Hillary's ashes to be scattered on top of Mount Everest
A Nepali sherpa will scatter the ashes of Sir Edmund Hillary on top of Mount Everest more than two years after the death of the climbing hero.
Sir Edmund, who climbed Everest in 1953 along with Nepal's Tenzing Norgay Sherpa, died in 2008 at the age of 88 in New Zealand.
He had wished that his ashes be scattered on the mountain and on Auckland's harbour, his former aides said.
The ashes destined for Everest have lain in a monastery in the sherpa village of Thame, in the shadows of the mountain, for the past two years.
"I will carry the ashes to the top of Mount Everest as per Hillary's wishes," said Apa Sherpa.
"I met Hillary many times, he was a wonderful man who helped so many local people.
"Without him we would have no clinics, and we would have no schools. So I am very happy to take his ashes with me to the summit."
Sir Edmund opened the Himalayan Trust in 1960 to help build schools, hospitals, an airport and pipelines in the remote Solukhumbu district, home to Mount Everest and the Sherpas known for their climbing skills.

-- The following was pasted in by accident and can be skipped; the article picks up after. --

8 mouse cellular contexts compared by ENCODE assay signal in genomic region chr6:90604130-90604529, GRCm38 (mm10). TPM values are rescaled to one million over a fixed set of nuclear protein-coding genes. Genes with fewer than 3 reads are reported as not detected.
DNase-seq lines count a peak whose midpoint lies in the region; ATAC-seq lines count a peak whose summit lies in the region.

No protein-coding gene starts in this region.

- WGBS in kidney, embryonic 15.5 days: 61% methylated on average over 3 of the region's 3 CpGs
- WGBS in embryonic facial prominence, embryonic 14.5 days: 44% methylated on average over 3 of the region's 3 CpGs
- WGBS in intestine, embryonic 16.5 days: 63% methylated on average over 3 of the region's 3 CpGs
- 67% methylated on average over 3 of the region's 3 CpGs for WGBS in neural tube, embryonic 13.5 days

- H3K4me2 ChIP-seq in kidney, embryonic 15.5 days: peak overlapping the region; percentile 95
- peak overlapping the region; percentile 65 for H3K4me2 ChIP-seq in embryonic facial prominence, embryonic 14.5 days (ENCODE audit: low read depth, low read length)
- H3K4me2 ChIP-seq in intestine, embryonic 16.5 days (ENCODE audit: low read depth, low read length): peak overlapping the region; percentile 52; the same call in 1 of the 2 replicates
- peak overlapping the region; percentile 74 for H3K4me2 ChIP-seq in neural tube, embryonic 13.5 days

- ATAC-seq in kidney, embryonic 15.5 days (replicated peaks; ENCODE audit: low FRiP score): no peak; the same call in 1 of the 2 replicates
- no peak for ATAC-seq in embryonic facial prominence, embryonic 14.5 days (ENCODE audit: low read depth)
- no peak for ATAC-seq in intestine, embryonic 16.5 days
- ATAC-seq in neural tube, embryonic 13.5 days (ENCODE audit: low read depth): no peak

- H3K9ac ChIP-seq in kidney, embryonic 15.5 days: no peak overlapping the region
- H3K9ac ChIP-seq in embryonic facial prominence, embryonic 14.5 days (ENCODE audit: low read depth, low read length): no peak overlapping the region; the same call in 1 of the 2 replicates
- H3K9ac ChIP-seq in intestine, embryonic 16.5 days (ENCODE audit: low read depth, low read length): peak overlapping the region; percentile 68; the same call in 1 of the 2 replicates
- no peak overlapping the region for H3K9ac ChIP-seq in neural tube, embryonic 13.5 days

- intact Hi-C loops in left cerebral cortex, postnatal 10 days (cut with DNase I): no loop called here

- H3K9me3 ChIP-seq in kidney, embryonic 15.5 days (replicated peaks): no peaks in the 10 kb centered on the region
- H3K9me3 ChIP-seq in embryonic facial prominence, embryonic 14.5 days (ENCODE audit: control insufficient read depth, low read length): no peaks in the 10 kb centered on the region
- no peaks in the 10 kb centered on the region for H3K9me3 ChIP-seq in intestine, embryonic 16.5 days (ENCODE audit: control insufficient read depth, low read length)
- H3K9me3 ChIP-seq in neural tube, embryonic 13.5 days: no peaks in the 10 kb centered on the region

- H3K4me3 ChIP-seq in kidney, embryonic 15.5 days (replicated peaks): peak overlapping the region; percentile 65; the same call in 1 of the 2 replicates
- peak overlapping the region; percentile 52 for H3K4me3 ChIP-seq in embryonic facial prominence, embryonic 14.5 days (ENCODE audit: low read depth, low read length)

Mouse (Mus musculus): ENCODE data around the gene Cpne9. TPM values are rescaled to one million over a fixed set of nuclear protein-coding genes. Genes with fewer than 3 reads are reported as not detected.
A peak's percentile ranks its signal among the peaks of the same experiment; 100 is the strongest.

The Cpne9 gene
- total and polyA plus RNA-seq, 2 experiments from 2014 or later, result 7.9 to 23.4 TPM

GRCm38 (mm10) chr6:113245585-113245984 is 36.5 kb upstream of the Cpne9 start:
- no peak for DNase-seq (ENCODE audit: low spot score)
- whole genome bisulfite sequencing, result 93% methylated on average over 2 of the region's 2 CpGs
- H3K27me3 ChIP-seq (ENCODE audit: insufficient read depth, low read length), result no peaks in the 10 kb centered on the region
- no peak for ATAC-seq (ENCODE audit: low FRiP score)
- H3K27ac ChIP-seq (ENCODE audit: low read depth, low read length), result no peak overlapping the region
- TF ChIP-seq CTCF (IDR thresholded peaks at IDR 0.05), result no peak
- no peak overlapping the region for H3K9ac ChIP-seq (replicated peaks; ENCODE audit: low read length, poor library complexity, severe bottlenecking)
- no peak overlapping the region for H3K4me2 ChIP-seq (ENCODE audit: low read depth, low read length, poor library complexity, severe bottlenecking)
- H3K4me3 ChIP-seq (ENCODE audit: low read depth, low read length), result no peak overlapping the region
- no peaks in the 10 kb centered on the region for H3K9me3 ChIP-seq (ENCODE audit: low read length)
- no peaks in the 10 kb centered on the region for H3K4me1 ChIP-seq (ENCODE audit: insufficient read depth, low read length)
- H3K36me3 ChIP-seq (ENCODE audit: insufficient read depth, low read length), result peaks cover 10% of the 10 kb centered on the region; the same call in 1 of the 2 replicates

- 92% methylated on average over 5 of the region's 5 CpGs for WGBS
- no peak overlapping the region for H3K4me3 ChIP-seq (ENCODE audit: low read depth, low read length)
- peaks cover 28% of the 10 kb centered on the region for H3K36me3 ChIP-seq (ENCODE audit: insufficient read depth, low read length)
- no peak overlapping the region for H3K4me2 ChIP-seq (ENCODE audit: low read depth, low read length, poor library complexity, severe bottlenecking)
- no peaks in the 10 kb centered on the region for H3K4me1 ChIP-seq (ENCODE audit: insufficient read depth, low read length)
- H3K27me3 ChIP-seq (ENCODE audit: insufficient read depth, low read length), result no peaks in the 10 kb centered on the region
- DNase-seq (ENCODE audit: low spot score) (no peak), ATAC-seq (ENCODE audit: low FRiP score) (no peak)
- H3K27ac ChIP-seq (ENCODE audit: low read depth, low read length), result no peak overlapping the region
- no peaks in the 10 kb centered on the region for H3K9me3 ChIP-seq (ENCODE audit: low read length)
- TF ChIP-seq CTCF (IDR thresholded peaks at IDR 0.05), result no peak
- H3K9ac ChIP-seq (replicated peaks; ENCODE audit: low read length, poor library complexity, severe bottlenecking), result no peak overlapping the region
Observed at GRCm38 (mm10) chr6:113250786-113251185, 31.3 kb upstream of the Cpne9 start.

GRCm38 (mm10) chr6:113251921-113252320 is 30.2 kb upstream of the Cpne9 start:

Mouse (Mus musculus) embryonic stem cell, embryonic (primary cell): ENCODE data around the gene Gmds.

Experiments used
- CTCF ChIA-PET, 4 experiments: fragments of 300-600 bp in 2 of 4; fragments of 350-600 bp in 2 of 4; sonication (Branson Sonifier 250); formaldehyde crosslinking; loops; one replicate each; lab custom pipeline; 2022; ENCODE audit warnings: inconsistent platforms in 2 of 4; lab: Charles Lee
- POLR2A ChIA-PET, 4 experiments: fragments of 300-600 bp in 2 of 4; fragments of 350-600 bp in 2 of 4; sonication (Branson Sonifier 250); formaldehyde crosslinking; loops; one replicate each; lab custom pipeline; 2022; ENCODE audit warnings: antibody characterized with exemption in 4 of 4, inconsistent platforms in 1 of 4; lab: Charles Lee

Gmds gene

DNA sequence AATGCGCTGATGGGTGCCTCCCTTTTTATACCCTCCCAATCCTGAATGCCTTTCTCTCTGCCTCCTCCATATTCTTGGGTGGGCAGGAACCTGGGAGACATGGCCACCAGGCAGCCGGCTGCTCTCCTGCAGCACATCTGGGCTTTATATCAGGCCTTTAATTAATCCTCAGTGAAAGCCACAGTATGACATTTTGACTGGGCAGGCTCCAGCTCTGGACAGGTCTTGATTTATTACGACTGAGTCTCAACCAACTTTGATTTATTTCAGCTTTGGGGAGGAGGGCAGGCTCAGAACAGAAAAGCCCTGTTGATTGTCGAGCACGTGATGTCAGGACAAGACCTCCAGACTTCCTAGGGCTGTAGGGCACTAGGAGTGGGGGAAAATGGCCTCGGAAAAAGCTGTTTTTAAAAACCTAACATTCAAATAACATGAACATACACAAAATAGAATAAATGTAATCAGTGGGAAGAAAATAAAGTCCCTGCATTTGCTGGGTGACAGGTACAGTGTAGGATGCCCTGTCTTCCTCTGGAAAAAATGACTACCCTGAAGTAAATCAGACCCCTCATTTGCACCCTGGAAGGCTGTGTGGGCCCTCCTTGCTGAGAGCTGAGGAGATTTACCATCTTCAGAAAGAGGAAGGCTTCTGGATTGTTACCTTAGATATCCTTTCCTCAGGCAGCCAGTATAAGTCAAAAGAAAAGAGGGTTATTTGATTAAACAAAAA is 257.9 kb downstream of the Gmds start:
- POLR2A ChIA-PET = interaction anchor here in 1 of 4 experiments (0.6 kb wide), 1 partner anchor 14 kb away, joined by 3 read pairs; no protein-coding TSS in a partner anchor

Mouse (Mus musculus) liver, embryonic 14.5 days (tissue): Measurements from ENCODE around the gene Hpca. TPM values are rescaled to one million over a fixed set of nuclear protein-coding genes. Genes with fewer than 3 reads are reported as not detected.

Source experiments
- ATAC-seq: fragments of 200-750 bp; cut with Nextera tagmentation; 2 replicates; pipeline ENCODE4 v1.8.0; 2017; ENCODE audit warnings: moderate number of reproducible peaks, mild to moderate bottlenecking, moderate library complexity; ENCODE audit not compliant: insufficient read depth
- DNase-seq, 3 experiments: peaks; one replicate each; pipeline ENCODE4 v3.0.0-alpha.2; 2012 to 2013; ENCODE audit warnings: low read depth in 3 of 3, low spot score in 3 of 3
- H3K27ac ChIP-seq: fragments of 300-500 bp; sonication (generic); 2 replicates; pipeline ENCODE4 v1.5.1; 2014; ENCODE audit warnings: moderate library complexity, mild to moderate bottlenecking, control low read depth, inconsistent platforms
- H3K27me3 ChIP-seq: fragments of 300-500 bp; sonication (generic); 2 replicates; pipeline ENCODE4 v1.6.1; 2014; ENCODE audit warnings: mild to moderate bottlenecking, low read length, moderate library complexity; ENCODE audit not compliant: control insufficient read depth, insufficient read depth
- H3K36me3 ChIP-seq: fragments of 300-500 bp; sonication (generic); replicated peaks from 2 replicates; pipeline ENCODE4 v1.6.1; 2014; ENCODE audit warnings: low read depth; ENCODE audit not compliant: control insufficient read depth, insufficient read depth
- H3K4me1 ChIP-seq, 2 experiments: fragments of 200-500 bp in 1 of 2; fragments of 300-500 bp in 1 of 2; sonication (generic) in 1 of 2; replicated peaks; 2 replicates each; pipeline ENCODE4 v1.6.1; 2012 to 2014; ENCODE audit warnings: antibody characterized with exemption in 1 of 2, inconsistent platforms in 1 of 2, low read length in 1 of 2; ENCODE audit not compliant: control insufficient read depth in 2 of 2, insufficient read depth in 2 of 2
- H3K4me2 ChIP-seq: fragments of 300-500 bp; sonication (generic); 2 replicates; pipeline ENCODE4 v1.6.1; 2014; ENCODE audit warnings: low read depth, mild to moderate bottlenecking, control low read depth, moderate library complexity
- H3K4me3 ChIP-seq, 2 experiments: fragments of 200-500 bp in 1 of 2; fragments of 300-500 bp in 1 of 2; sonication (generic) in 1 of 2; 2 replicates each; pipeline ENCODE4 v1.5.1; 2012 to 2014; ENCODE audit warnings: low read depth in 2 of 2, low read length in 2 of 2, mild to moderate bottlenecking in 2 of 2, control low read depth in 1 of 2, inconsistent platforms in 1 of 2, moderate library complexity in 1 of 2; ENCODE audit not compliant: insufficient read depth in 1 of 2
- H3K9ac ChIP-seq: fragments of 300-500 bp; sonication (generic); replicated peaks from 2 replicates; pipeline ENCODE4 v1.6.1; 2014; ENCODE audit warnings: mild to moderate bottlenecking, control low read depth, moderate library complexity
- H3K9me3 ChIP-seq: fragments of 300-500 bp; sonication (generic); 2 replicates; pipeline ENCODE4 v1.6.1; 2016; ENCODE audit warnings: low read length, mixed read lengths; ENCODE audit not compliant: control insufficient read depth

Apa Sherpa is trying to make his 20th ascent of the 8,850 metre (29,035 feet) mountain this summer.
He already holds the record for the most successful Everest ascents, said he would also carry a small statue of Lord Buddha, the founder of Buddhism, to the summit to pray for the "eternal piece" of Sir Edmund's soul.
Apa is leading an expedition to clean up Everest, which activists say is littered with the detritus of past expeditions, including human waste and mountaineers' corpses, which do not decompose because of the extreme cold.
The 17-member Eco Everest Expedition team will set off from Kathmandu on April 6 and hopes to bring seven tonnes of rubbish down to Base Camp, where it will be sorted for disposal.
It will be the third such expedition – the first, in 2008, brought down 965 kilos (about a ton) of rubbish, while last year's collected six tonnes, including the wreckage of an Italian army helicopter that crashed on the mountain in 1973.
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